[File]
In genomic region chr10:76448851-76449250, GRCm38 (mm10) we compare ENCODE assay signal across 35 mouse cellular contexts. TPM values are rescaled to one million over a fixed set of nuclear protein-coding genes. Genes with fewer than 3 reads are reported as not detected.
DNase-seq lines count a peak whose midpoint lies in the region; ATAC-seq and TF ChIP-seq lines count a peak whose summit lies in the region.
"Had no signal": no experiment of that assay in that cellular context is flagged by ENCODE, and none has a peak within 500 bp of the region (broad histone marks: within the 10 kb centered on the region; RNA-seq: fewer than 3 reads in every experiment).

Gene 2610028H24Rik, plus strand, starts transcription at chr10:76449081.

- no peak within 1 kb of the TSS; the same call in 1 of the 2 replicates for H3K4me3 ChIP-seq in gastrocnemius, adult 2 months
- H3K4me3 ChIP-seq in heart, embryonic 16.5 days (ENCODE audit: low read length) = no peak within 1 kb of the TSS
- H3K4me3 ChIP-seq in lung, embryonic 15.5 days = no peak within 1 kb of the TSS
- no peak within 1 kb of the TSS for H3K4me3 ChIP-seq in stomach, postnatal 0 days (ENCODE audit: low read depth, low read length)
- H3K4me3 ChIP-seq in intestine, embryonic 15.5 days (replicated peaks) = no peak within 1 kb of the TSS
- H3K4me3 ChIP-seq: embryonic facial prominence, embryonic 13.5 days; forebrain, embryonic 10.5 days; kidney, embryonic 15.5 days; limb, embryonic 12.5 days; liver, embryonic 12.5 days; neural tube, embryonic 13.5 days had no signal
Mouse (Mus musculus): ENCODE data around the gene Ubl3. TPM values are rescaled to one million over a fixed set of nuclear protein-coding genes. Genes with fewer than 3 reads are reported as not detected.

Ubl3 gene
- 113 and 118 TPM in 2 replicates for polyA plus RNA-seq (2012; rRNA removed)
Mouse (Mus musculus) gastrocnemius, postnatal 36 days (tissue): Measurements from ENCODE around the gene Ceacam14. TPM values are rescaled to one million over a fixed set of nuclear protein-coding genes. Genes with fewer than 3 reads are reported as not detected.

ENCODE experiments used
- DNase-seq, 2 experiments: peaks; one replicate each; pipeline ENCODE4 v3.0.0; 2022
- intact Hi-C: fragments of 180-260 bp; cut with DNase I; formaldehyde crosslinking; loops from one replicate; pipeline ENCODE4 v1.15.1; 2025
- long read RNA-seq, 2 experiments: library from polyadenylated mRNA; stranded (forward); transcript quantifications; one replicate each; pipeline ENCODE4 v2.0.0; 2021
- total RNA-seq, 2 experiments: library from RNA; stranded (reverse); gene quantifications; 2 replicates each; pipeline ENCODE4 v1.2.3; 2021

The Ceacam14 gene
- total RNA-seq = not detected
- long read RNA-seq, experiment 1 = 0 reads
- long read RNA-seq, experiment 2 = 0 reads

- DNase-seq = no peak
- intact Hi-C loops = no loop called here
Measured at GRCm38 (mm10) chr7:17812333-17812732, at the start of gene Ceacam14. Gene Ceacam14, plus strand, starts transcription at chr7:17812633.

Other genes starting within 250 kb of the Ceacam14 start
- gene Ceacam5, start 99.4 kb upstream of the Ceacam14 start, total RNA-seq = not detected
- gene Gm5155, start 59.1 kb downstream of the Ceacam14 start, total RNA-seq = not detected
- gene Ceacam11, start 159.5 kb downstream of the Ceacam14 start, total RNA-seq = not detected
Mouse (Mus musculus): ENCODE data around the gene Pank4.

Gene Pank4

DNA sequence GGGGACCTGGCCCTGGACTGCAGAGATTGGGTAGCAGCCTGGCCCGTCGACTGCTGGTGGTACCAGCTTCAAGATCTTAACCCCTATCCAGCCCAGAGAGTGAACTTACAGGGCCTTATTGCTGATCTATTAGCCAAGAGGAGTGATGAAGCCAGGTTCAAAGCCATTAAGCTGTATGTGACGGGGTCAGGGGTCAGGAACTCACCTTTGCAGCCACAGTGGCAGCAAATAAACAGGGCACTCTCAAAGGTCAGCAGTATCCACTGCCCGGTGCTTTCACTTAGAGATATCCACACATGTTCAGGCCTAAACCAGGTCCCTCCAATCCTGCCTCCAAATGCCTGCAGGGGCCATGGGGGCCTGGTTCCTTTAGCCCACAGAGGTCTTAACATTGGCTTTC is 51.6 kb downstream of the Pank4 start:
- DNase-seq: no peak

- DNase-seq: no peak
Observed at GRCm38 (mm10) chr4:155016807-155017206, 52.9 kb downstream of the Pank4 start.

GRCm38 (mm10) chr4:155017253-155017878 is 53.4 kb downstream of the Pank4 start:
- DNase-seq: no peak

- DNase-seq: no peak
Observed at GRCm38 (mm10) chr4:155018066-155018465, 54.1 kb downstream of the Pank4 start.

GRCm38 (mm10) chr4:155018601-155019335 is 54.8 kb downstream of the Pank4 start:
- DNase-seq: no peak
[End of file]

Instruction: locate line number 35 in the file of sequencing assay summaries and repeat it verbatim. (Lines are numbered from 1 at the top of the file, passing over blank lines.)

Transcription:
- DNase-seq: no peak